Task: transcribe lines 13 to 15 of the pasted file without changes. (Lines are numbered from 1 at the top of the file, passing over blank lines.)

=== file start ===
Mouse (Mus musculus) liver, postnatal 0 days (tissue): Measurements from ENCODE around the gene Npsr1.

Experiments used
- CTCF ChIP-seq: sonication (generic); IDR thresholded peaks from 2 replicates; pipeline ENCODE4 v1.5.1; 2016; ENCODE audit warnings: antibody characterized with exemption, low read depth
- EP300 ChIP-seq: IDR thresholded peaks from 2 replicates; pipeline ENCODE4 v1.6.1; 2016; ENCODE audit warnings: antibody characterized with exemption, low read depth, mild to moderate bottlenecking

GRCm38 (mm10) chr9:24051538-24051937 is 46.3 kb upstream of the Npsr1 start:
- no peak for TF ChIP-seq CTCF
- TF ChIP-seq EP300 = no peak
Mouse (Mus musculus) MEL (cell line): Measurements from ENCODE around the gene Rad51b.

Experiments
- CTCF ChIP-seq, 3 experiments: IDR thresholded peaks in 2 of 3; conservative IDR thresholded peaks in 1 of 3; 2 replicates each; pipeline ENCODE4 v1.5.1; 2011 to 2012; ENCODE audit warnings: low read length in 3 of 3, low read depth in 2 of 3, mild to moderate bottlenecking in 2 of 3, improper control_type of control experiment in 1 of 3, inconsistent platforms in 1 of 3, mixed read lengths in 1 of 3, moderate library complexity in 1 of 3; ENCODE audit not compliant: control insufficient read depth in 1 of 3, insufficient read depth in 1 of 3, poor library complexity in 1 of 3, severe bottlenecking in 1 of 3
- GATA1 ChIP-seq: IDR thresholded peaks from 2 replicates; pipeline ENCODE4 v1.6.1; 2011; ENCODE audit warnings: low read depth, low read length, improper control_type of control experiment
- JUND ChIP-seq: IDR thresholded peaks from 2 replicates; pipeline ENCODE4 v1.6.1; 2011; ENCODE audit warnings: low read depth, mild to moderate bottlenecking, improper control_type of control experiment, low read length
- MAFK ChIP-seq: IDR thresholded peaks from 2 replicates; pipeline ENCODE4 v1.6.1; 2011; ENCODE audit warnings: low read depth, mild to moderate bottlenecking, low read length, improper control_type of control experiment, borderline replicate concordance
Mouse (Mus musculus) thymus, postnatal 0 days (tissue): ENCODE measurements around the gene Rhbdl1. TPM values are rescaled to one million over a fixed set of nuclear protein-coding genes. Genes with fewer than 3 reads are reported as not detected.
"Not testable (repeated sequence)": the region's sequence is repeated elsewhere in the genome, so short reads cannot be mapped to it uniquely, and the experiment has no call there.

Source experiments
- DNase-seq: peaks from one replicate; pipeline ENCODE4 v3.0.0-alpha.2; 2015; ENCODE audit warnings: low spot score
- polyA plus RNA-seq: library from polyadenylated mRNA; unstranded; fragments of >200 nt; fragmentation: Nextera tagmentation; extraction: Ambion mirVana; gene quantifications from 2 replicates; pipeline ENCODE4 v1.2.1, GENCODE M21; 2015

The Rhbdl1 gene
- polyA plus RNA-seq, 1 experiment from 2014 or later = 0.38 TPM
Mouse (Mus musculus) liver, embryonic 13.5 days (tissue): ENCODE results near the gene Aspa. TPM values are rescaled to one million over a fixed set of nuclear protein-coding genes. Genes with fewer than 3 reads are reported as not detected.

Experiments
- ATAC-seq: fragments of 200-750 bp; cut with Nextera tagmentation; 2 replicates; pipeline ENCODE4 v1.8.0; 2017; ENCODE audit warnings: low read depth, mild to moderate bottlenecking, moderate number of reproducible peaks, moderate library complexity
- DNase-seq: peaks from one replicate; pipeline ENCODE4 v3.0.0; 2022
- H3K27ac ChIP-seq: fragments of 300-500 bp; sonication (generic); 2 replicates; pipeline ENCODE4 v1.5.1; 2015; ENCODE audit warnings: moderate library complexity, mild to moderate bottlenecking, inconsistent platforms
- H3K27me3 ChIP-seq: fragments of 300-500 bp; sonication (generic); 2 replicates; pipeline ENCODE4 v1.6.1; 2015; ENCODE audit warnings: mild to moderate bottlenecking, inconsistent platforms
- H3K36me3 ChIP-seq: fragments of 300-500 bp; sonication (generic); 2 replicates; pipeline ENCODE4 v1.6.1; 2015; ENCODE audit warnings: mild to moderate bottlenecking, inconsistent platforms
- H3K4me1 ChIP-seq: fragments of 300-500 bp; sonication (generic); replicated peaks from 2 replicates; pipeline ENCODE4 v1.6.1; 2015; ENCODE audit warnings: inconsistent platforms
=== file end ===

- MAFK ChIP-seq: IDR thresholded peaks from 2 replicates; pipeline ENCODE4 v1.6.1; 2011; ENCODE audit warnings: low read depth, mild to moderate bottlenecking, low read length, improper control_type of control experiment, borderline replicate concordance
Mouse (Mus musculus) thymus, postnatal 0 days (tissue): ENCODE measurements around the gene Rhbdl1. TPM values are rescaled to one million over a fixed set of nuclear protein-coding genes. Genes with fewer than 3 reads are reported as not detected.
"Not testable (repeated sequence)": the region's sequence is repeated elsewhere in the genome, so short reads cannot be mapped to it uniquely, and the experiment has no call there.